Local residents cross a destroyed bridge as they evacuate from the town of Irpin, after days of heavy shelling on the only escape route used by locals, while Russian troops advance towards the capital, in Irpin, near Kyiv, Ukraine March 7, 2022.
Local residents cross a destroyed bridge as they evacuate from the town of Irpin, after days of heavy shelling on the only escape route used by locals, while Russian troops advance towards the capital, in Irpin, near Kyiv, Ukraine March 7, 2022. Reuters / CARLOS BARRIA

Russia warned that oil prices could surge to $300 a barrel and it might close the main gas pipeline to Germany if the West halts oil imports over the invasion of Ukraine as peace talks on Monday made little progress.

The incursion, the biggest attack on a European state since World War Two, has prompted 1.7 million people to flee, a raft of sanctions on Moscow, an exodus of foreign firms, and fears of wider conflict in the West unthought-of for decades.

Sieges and the bombing of Ukrainian cities continued.

A Russian strike on a bread factory killed 13 in the town of Makariv in the Kyiv region, Ukrainian officials said. Reuters could not verify the details. Russia denies targeting civilians.

Seeking to ratchet up the pressure on Russian President Vladimir Putin, the United States said Washington and its European allies were considering banning Russian oil imports. Oil prices spiked to their highest levels since 2008.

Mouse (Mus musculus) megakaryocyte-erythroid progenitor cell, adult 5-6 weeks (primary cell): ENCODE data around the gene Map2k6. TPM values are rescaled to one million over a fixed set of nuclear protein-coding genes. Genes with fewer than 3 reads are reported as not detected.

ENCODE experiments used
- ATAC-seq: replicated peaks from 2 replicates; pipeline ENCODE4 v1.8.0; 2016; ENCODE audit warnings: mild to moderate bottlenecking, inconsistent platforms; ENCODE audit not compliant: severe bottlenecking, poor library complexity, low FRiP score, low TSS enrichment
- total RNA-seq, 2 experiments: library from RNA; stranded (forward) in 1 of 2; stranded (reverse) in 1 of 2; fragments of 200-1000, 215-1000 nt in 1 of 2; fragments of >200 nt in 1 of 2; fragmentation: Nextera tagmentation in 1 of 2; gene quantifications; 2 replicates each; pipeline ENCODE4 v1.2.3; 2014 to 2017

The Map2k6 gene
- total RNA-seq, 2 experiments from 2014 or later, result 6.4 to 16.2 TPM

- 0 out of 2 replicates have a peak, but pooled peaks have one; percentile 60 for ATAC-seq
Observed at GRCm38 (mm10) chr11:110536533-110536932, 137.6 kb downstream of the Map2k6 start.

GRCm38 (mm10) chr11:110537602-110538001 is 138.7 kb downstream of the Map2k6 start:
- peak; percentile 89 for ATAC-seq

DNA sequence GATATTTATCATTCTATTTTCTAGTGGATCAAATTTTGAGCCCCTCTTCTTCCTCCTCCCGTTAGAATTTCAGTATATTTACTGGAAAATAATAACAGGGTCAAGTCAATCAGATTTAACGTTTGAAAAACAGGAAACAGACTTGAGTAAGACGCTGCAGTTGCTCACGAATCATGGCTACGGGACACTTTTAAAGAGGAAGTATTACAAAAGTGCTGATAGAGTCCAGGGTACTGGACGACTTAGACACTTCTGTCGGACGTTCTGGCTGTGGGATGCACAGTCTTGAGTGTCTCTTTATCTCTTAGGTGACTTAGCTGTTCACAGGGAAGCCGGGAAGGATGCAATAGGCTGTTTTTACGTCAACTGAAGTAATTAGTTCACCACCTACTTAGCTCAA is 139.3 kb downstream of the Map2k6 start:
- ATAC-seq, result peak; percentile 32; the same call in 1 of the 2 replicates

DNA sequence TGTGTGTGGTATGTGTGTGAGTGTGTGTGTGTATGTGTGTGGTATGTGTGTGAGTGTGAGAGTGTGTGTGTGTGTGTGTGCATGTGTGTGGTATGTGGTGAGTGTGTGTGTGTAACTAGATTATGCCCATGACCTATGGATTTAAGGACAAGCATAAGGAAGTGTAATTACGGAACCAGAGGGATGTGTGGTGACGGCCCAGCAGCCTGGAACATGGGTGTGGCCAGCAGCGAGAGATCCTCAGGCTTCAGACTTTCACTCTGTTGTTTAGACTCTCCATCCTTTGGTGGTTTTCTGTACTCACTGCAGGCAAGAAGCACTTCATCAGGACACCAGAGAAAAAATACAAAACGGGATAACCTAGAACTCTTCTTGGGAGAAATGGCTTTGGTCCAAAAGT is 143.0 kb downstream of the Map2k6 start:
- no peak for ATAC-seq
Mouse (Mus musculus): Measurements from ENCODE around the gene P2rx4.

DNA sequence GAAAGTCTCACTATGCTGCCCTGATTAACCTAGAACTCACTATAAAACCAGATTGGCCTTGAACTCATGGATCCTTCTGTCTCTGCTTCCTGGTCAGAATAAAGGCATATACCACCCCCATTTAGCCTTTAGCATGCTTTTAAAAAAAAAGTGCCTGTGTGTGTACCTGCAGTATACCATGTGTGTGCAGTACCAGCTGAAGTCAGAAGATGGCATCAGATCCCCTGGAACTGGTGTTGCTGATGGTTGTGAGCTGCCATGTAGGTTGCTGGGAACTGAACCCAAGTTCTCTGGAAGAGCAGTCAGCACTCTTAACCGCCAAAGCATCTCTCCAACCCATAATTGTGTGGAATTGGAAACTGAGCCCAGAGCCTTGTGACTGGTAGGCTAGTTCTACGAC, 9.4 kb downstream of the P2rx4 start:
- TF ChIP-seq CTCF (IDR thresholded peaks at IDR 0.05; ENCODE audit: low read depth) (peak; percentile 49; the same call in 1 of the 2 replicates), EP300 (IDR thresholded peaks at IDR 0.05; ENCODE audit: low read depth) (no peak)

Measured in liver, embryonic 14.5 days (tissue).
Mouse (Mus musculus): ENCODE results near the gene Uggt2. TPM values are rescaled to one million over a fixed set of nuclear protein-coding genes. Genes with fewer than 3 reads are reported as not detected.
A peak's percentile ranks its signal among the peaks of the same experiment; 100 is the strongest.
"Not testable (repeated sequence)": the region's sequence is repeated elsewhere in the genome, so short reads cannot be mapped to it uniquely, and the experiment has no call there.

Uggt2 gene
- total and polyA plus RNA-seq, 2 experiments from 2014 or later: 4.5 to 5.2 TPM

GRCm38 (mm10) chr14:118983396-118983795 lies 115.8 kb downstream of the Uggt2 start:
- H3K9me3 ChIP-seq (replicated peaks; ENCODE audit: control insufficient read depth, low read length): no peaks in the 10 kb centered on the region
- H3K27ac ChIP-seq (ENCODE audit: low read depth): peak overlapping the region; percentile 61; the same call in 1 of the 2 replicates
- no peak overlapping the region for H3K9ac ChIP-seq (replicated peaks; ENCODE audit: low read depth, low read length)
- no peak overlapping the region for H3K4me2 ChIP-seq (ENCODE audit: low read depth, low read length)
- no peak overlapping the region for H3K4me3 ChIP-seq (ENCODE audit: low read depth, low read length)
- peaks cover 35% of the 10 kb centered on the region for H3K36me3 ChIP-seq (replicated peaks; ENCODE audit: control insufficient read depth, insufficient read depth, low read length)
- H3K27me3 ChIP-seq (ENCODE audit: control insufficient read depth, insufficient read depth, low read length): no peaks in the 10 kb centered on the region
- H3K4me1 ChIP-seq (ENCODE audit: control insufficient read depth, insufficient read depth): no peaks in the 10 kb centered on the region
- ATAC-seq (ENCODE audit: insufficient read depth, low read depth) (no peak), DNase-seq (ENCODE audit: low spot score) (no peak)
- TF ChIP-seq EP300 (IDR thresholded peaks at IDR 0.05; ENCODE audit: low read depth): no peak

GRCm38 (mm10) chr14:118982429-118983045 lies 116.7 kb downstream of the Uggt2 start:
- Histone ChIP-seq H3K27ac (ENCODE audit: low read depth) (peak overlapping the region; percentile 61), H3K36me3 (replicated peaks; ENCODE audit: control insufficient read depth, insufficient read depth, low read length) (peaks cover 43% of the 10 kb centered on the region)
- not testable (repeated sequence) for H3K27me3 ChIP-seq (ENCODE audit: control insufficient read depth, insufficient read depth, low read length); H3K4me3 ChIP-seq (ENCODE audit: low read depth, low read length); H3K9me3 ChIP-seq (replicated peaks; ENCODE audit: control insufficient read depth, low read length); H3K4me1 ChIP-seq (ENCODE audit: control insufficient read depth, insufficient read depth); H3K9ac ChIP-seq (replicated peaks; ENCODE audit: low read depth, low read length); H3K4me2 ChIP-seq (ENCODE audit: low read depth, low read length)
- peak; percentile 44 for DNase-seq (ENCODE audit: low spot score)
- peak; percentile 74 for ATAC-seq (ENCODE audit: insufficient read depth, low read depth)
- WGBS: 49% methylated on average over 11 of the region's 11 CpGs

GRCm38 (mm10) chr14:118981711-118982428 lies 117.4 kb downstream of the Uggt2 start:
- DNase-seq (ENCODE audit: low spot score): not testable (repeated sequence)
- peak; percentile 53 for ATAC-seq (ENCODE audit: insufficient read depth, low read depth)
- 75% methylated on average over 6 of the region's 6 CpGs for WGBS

"A rejection of Russian oil would lead to catastrophic consequences for the global market," said Russian Deputy Prime Minister Alexander Novak, saying the price could more than double to over $300 per barrel.

U.S. President Joe Biden held a video conference call with the leaders of France, Germany and Britain as he pushed for their support on the ban.

But if need be the United States is willing to move ahead without allies in Europe, two people familiar with the matter told Reuters. Many countries on the continent are heavily reliant on Russian energy.

Germany last month froze the certification of the Nord Stream 2 gas pipeline.

"We have every right to take a matching decision and impose an embargo on gas pumping through the Nord Stream 1 gas pipeline," said Novak.


More than 1.7 million Ukrainians have fled to Central Europe since the conflict began on Feb. 24, the United Nations refugee agency said on Monday, with over 1 million arriving in neighbouring Poland.

Russia calls its actions in Ukraine a "special operation" that it says is not designed to occupy territory but to destroy its southern neighbour's military capabilities and capture what it regards as dangerous nationalists.

After the third attempt to ease the bloodshed at talks in Belarus, a Ukrainian negotiator said that although small progress on agreeing logistics for the evacuation of civilians had been made, things remained largely unchanged.

"As of now, there are no results that significantly improve the situation," Mykhailo Podolyak said.

Russian negotiator Vladimir Medinsky told journalists the talks were "not easy".

"We hope that from tomorrow these corridors will finally work," he said.

A fourth round of talks will take place very soon, Russian negotiator Leonid Slutsky told Russian state television.